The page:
Cameras worn by police are no panacea, experts say
LOS ANGELES -- Police body cameras have become a rallying cry in the wake of racially charged decisions by grand juries in Ferguson, Missouri, and New York City, but experts caution that increased use of the devices may raise more questions than answers.
Often what is filmed may appear excessive to a person unfamiliar with police work, even though the conduct may be legal.
"There's this saying in policing: 'It's lawful, but awful.' It's technically legal to do that, but it's a terrible thing to do ... We have to work on the awful piece, that's what we need to focus on," said Jim Bueermann, who heads the nonprofit Police Foundation.
Officers in one of every six departments around the country now patrol with tiny cameras on their chests, lapels or sunglasses. And President Barack Obama wants to spend $74 million to equip another 50,000 with them around the country.
A camera captured a white New York police officer applying a chokehold that led to the death of Eric Garner, an unarmed black man. In Ferguson, Missouri, there was no camera showing what happened when a white police officer fatally shot Michael Brown, a black man.
In both cases, grand juries declined to indict the officers.
Many law enforcement officials support cameras' use and say they are effective.
The police department in Rialto, California, found after a yearlong University of Cambridge study last year that the cameras led to an 89 percent drop in complaints against officers, possibly reining in misbehavior on the part of the public and officers as well as ultimately limiting department liability.
"If it were up to me, every officer walking around in a uniform would be wearing a body camera," said Martin J. Mayer, a California-based attorney who has defended law enforcement agencies for more than 40 years.
Most civil libertarians support their expansion despite concerns about the development of policies governing their use and their impact on privacy. Rank-and-file officers worry about being constantly under watch, or that an errant comment may be used by a supervisor to derail their careers.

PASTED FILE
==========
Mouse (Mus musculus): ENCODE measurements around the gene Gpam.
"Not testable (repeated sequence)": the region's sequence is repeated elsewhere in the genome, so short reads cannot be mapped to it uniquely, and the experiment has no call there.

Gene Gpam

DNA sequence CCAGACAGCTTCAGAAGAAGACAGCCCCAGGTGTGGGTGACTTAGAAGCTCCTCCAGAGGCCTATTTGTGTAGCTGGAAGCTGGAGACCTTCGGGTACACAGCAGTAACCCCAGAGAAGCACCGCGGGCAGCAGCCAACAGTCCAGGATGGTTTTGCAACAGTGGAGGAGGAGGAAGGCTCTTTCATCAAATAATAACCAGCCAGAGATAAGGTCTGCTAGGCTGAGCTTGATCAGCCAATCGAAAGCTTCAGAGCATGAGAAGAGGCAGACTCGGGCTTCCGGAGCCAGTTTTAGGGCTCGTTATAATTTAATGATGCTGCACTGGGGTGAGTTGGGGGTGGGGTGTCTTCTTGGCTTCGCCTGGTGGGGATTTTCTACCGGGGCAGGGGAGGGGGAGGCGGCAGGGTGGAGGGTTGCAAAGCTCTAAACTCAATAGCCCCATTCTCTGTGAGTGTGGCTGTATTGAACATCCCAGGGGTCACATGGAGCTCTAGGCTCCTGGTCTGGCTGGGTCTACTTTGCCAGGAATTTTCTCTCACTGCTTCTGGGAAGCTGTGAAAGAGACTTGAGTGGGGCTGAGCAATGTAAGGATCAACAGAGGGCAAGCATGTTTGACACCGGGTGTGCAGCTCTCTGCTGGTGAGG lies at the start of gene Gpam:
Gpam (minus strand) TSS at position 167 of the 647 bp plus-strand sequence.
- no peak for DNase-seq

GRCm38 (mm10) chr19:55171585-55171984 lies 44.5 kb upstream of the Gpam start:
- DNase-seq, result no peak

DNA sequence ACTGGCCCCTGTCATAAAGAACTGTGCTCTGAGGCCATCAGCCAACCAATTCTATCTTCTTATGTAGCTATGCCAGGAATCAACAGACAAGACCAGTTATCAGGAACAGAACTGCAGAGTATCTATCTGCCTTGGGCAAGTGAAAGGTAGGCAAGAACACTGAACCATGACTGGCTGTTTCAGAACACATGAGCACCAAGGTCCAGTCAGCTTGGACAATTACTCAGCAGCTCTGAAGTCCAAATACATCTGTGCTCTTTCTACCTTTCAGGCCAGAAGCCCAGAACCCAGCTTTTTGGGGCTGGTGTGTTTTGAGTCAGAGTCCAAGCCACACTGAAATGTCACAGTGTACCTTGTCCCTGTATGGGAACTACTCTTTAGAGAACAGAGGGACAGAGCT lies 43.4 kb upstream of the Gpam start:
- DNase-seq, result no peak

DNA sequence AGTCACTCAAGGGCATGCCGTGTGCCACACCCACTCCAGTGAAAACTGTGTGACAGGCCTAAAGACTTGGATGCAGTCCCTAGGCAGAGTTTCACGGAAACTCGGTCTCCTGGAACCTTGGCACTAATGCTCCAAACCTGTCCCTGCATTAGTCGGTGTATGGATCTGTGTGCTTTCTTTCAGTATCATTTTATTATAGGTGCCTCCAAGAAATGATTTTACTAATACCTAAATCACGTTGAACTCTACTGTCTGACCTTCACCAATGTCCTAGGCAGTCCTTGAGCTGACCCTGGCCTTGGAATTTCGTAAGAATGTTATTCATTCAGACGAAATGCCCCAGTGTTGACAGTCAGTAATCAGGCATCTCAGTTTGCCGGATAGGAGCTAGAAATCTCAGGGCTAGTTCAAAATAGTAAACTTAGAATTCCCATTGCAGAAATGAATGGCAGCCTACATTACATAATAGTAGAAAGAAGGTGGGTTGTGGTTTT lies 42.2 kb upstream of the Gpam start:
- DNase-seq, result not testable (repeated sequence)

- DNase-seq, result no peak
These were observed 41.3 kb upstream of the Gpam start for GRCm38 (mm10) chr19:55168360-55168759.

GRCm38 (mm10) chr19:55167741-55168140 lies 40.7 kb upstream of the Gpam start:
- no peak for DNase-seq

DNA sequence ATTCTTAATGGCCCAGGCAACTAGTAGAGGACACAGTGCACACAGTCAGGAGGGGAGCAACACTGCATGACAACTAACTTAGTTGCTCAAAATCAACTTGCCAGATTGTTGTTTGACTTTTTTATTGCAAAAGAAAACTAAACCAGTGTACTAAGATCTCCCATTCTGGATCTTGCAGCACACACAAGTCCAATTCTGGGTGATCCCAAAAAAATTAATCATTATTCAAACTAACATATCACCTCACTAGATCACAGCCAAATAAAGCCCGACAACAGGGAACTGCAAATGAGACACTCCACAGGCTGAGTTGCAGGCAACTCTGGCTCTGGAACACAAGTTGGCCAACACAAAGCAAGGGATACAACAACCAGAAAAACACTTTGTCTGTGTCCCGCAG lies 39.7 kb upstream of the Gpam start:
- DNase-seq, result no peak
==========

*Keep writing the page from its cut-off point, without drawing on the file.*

Officers, however, generally have the law on their side.
A 1989 U.S. Supreme Court case concluded that claims an officer used excessive force must be judged by whether the officer's actions were " 'objectively reasonable' in light of the facts and circumstances confronting them" at the time.
With video evidence, "we're being forced to confront exactly what these legal standards mean," said Peter Bibring, a staff attorney for the ACLU of Southern California. "It provides the public a much better foundation to draw their own conclusions about what police are actually doing, and whether they believe it's appropriate."
Mayer said that in most states the penal code allows officers to use "the amount of force necessary to repel and overcome" force used by an individual. "It's not just to match. It's to overcome it," he said.
Camera footage provides an independent record from the officer's perspective and tangible evidence that cannot be changed, unlike often malleable and faulty eyewitness accounts, experts say. But video is limited, only showing what's in front of it after the camera is turned on.
That allows for interpretation and ambiguity that can inflame the public, regardless of what the law allows.
"At the end of the day, if people don't like the lack of an indictment, then they have to look at what the legal standard is in these cases. Sometimes that's the law," Bueermann said.
Tami Abdollah can be reached at http://www.twitter.com/latams.